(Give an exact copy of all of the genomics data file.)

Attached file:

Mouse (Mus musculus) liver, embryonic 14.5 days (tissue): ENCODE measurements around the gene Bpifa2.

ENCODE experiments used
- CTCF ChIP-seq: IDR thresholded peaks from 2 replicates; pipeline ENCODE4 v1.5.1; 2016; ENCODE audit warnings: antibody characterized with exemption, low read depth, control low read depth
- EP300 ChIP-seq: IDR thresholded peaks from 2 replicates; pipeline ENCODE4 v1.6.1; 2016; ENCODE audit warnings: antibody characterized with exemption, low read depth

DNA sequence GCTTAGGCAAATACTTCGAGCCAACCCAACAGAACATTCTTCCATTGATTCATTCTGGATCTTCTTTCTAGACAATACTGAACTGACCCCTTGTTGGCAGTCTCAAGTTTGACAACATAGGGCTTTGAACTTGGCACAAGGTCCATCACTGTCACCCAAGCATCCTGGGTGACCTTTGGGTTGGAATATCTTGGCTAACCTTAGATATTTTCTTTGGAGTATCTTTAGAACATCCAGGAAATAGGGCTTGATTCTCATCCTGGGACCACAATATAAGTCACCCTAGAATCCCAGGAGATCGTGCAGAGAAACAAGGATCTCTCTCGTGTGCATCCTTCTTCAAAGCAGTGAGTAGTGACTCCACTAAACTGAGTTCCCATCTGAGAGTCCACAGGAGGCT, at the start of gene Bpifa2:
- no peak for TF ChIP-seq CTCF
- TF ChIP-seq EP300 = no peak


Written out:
Mouse (Mus musculus) liver, embryonic 14.5 days (tissue): ENCODE measurements around the gene Bpifa2.

ENCODE experiments used
- CTCF ChIP-seq: IDR thresholded peaks from 2 replicates; pipeline ENCODE4 v1.5.1; 2016; ENCODE audit warnings: antibody characterized with exemption, low read depth, control low read depth
- EP300 ChIP-seq: IDR thresholded peaks from 2 replicates; pipeline ENCODE4 v1.6.1; 2016; ENCODE audit warnings: antibody characterized with exemption, low read depth

DNA sequence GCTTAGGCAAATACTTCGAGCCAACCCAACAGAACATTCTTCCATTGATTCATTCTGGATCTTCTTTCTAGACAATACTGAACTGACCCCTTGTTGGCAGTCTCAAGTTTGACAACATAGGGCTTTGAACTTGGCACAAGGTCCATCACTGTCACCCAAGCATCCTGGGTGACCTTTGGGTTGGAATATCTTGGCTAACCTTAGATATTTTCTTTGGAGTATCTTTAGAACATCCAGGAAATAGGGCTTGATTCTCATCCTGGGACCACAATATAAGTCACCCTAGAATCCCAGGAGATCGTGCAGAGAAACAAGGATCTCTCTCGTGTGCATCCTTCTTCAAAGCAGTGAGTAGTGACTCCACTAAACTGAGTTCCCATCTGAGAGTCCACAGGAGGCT, at the start of gene Bpifa2:
- no peak for TF ChIP-seq CTCF
- TF ChIP-seq EP300 = no peak